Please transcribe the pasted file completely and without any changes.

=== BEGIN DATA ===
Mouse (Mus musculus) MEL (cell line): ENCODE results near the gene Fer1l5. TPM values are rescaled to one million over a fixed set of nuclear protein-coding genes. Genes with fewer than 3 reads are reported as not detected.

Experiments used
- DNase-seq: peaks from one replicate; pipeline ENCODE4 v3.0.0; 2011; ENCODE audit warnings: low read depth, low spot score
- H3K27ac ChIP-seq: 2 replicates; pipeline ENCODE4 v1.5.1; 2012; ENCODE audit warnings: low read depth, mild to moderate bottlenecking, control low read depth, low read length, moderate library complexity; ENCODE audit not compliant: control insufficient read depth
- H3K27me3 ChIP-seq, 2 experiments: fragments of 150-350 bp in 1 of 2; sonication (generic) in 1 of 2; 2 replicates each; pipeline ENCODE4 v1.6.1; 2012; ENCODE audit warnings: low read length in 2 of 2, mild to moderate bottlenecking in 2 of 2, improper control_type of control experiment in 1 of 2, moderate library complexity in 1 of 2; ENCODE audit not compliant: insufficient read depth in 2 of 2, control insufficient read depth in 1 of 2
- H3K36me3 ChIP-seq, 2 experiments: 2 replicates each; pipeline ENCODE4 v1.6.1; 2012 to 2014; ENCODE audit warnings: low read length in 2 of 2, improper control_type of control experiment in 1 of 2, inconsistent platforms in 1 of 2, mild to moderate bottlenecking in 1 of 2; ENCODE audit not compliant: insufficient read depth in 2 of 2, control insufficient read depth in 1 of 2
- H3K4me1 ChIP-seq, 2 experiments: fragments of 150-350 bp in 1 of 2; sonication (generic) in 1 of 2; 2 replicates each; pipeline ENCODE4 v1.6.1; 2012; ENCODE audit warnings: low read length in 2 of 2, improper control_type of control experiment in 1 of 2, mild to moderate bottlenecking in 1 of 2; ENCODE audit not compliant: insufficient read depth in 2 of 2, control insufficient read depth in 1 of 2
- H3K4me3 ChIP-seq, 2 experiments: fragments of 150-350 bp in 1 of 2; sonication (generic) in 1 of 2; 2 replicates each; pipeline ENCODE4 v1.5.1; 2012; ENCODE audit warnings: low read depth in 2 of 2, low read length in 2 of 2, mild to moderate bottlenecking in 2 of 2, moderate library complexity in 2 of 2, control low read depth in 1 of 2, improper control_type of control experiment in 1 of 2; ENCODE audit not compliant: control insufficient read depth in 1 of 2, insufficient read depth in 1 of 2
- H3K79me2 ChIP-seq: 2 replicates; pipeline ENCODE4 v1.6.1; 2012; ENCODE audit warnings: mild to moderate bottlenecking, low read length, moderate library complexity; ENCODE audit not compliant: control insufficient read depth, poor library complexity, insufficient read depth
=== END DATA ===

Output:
Mouse (Mus musculus) MEL (cell line): ENCODE results near the gene Fer1l5. TPM values are rescaled to one million over a fixed set of nuclear protein-coding genes. Genes with fewer than 3 reads are reported as not detected.

Experiments used
- DNase-seq: peaks from one replicate; pipeline ENCODE4 v3.0.0; 2011; ENCODE audit warnings: low read depth, low spot score
- H3K27ac ChIP-seq: 2 replicates; pipeline ENCODE4 v1.5.1; 2012; ENCODE audit warnings: low read depth, mild to moderate bottlenecking, control low read depth, low read length, moderate library complexity; ENCODE audit not compliant: control insufficient read depth
- H3K27me3 ChIP-seq, 2 experiments: fragments of 150-350 bp in 1 of 2; sonication (generic) in 1 of 2; 2 replicates each; pipeline ENCODE4 v1.6.1; 2012; ENCODE audit warnings: low read length in 2 of 2, mild to moderate bottlenecking in 2 of 2, improper control_type of control experiment in 1 of 2, moderate library complexity in 1 of 2; ENCODE audit not compliant: insufficient read depth in 2 of 2, control insufficient read depth in 1 of 2
- H3K36me3 ChIP-seq, 2 experiments: 2 replicates each; pipeline ENCODE4 v1.6.1; 2012 to 2014; ENCODE audit warnings: low read length in 2 of 2, improper control_type of control experiment in 1 of 2, inconsistent platforms in 1 of 2, mild to moderate bottlenecking in 1 of 2; ENCODE audit not compliant: insufficient read depth in 2 of 2, control insufficient read depth in 1 of 2
- H3K4me1 ChIP-seq, 2 experiments: fragments of 150-350 bp in 1 of 2; sonication (generic) in 1 of 2; 2 replicates each; pipeline ENCODE4 v1.6.1; 2012; ENCODE audit warnings: low read length in 2 of 2, improper control_type of control experiment in 1 of 2, mild to moderate bottlenecking in 1 of 2; ENCODE audit not compliant: insufficient read depth in 2 of 2, control insufficient read depth in 1 of 2
- H3K4me3 ChIP-seq, 2 experiments: fragments of 150-350 bp in 1 of 2; sonication (generic) in 1 of 2; 2 replicates each; pipeline ENCODE4 v1.5.1; 2012; ENCODE audit warnings: low read depth in 2 of 2, low read length in 2 of 2, mild to moderate bottlenecking in 2 of 2, moderate library complexity in 2 of 2, control low read depth in 1 of 2, improper control_type of control experiment in 1 of 2; ENCODE audit not compliant: control insufficient read depth in 1 of 2, insufficient read depth in 1 of 2
- H3K79me2 ChIP-seq: 2 replicates; pipeline ENCODE4 v1.6.1; 2012; ENCODE audit warnings: mild to moderate bottlenecking, low read length, moderate library complexity; ENCODE audit not compliant: control insufficient read depth, poor library complexity, insufficient read depth